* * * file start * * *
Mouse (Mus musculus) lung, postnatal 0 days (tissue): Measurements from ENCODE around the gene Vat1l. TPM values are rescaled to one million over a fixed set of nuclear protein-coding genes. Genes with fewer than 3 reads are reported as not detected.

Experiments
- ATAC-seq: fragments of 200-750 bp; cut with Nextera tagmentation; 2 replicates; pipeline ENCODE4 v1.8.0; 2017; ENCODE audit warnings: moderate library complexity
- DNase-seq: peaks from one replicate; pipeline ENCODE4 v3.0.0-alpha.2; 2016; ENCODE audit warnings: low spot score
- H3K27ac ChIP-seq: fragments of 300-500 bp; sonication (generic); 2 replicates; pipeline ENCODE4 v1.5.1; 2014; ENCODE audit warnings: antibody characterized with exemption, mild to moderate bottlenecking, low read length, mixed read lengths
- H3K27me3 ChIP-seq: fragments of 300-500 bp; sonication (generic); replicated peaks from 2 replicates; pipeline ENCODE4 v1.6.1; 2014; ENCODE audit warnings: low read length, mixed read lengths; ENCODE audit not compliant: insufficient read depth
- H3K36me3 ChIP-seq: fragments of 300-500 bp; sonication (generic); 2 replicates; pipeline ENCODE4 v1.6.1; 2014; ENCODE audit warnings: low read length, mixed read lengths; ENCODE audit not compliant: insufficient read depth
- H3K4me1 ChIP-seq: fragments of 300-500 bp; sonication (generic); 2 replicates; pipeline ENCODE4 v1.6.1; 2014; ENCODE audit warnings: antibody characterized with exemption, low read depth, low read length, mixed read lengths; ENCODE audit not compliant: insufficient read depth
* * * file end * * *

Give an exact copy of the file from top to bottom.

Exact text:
Mouse (Mus musculus) lung, postnatal 0 days (tissue): Measurements from ENCODE around the gene Vat1l. TPM values are rescaled to one million over a fixed set of nuclear protein-coding genes. Genes with fewer than 3 reads are reported as not detected.

Experiments
- ATAC-seq: fragments of 200-750 bp; cut with Nextera tagmentation; 2 replicates; pipeline ENCODE4 v1.8.0; 2017; ENCODE audit warnings: moderate library complexity
- DNase-seq: peaks from one replicate; pipeline ENCODE4 v3.0.0-alpha.2; 2016; ENCODE audit warnings: low spot score
- H3K27ac ChIP-seq: fragments of 300-500 bp; sonication (generic); 2 replicates; pipeline ENCODE4 v1.5.1; 2014; ENCODE audit warnings: antibody characterized with exemption, mild to moderate bottlenecking, low read length, mixed read lengths
- H3K27me3 ChIP-seq: fragments of 300-500 bp; sonication (generic); replicated peaks from 2 replicates; pipeline ENCODE4 v1.6.1; 2014; ENCODE audit warnings: low read length, mixed read lengths; ENCODE audit not compliant: insufficient read depth
- H3K36me3 ChIP-seq: fragments of 300-500 bp; sonication (generic); 2 replicates; pipeline ENCODE4 v1.6.1; 2014; ENCODE audit warnings: low read length, mixed read lengths; ENCODE audit not compliant: insufficient read depth
- H3K4me1 ChIP-seq: fragments of 300-500 bp; sonication (generic); 2 replicates; pipeline ENCODE4 v1.6.1; 2014; ENCODE audit warnings: antibody characterized with exemption, low read depth, low read length, mixed read lengths; ENCODE audit not compliant: insufficient read depth